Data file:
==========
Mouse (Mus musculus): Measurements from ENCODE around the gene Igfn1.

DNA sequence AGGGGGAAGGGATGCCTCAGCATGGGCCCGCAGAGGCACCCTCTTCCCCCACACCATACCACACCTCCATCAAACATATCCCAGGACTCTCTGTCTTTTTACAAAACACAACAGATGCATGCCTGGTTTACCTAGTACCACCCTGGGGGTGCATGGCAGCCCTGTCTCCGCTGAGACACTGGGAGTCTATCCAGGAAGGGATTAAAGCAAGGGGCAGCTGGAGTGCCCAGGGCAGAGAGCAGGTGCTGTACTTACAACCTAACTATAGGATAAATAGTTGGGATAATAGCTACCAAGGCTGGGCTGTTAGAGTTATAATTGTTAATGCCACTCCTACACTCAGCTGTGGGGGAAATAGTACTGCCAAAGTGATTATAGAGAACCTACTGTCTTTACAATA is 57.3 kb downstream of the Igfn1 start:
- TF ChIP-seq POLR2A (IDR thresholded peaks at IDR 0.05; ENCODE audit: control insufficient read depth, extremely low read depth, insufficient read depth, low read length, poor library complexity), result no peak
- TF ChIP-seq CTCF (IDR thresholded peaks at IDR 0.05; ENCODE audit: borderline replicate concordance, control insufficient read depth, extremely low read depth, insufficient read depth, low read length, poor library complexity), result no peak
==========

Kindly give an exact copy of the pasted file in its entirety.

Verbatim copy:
Mouse (Mus musculus): Measurements from ENCODE around the gene Igfn1.

DNA sequence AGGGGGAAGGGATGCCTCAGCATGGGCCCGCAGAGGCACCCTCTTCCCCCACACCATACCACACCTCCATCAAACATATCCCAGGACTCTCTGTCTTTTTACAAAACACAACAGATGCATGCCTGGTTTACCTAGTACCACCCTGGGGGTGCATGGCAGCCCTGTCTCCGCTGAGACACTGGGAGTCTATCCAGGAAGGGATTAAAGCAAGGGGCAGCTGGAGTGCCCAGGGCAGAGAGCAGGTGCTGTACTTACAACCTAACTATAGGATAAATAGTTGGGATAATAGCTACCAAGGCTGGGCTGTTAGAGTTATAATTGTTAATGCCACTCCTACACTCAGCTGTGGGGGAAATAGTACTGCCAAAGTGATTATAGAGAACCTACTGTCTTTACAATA is 57.3 kb downstream of the Igfn1 start:
- TF ChIP-seq POLR2A (IDR thresholded peaks at IDR 0.05; ENCODE audit: control insufficient read depth, extremely low read depth, insufficient read depth, low read length, poor library complexity), result no peak
- TF ChIP-seq CTCF (IDR thresholded peaks at IDR 0.05; ENCODE audit: borderline replicate concordance, control insufficient read depth, extremely low read depth, insufficient read depth, low read length, poor library complexity), result no peak